In China, gardenia flowers are used to flavor herbal teas, often in combination with other herbs and flowers such as chrysanthemums. Gardenia infused teas are known to detoxify the blood, relieve congestion and help lower LDL, or bad, cholesterol. Externally, gardenia is used for skin inflammation, sprains and has blood staunching properties. It is still used in the traditional medicine of Vietnam, internally as a hemostatic agent. 

Nutrition: Some of the curative effects of gardenia are no doubt the result of the many phytochemicals found in the color pigments of gardenia fruits and flowers. Indeed, gardenia fruits contain carotenoids including crocin and crocetin, also found in the Crocus species of plant, of which saffron is a member. Aside from their ability to add a subtle yellow color to foods, the carotenoids have numerous health benefits.

  • Both crocin and crocetin, of which crocetin is a central component of, are antioxidants or free radical scavengers, and may, according to in vitro studies, reduce or inhibit the grow of cancer.
  • A 2009 study at the Military Medical Univercity in Shanghai, China on Crocus satvia (saffron) found that the carotenoid crocin has antidepressant properties and merits further investigation as a possible plant material for curing depression.
  • In another study by the Mashhad University of Medical Sciences, in 2007, extract of crocin from saffron was given to male lab rats and their sexual activity was monitored. Results suggest that crocin is a natural aphrodisiac, at least for rodents.
  • Traditionally used as a treatment for diabetes in Chinese herbal medicine, gardenia extract was found to contain a chemical called genipin. Researchers at Harvard Medical School found that genipin inhibits the functions of an enzyme which increases the risk of type 2 diabetes.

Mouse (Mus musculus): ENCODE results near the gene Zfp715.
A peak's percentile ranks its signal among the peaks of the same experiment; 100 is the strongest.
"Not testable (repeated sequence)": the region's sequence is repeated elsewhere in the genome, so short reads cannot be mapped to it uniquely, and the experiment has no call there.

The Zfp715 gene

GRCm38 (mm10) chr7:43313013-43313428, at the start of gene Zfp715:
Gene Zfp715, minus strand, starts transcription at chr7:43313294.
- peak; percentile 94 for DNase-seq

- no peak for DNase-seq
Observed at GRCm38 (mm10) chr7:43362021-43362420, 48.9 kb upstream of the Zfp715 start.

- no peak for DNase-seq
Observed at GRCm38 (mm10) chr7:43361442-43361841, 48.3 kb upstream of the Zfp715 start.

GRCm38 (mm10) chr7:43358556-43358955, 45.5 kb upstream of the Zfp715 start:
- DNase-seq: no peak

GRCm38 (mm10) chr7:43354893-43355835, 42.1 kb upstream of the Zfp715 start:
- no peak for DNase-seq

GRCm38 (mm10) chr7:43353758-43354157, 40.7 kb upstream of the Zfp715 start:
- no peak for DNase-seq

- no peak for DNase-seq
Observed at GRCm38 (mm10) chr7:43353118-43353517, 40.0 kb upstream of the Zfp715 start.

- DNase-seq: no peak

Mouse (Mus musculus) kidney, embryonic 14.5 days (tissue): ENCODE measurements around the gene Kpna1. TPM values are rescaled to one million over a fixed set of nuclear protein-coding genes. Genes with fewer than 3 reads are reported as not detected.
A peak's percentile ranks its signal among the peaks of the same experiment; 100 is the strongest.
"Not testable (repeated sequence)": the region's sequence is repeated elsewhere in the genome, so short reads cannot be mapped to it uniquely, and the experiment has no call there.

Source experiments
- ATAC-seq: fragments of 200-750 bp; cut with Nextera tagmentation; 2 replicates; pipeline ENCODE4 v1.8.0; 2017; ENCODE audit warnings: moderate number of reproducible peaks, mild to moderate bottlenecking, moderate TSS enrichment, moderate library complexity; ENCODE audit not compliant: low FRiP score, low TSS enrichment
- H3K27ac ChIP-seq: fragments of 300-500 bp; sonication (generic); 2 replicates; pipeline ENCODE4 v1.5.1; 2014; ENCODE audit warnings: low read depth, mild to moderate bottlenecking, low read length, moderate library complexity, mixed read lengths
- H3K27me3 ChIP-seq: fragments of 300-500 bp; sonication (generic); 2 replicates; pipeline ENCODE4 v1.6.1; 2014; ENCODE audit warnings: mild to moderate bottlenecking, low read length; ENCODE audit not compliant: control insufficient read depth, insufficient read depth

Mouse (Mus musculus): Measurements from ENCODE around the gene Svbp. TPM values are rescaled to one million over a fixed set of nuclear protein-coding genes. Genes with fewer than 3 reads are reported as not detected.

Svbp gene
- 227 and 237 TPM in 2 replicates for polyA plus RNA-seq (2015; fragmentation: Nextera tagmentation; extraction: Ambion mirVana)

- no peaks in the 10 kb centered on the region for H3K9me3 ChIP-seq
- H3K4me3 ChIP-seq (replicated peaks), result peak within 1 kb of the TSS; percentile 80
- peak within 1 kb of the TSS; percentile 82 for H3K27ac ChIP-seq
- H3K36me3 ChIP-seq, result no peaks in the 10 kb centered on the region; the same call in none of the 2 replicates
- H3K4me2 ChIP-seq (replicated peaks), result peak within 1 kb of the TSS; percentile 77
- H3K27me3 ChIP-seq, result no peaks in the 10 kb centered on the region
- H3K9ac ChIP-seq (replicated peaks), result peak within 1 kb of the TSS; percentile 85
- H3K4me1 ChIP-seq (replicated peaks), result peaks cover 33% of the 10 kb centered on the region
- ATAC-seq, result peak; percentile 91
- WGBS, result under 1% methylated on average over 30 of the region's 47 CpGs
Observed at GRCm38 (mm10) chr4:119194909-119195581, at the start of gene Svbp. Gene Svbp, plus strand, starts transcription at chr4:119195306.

Culinary Uses: Gardenia flowers can be added to salads, used as garnish, and the fruits can be eaten out of hand. However, this herb is primarily valued for its natural yellow coloring, from its fruit, used in the food industry as a less expensive substitute for the spice, Saffron.

Primary image, gardenia flower; image credit.

Late summer gardenia flowers with emerging yellow fruits. Image credit.  

Additional resources:

Need an answer?
Get insightful answers from community-recommended
in Herbs & Herbal Supplements on Knoji.
Would you recommend this author as an expert in Herbs & Herbal Supplements?
You have 0 recommendations remaining to grant today.
Comments (9)

Informative read

Love gardenia but didn't know it was an herb.

Well composed information! Voted up!

I never knew this much about one of my favorite flowers and the association to coffee. Thank you for sharing your wisdom.

Good job..

I had no idea the crocus had a rival... great write up!

One of my favorites just like sampaguita, the smell of gardenia is sweet and subtly and glad to know its nutrition and medicinal use.

Very nice article. Very informative and helpful. Voted up.

Well researched...voted up.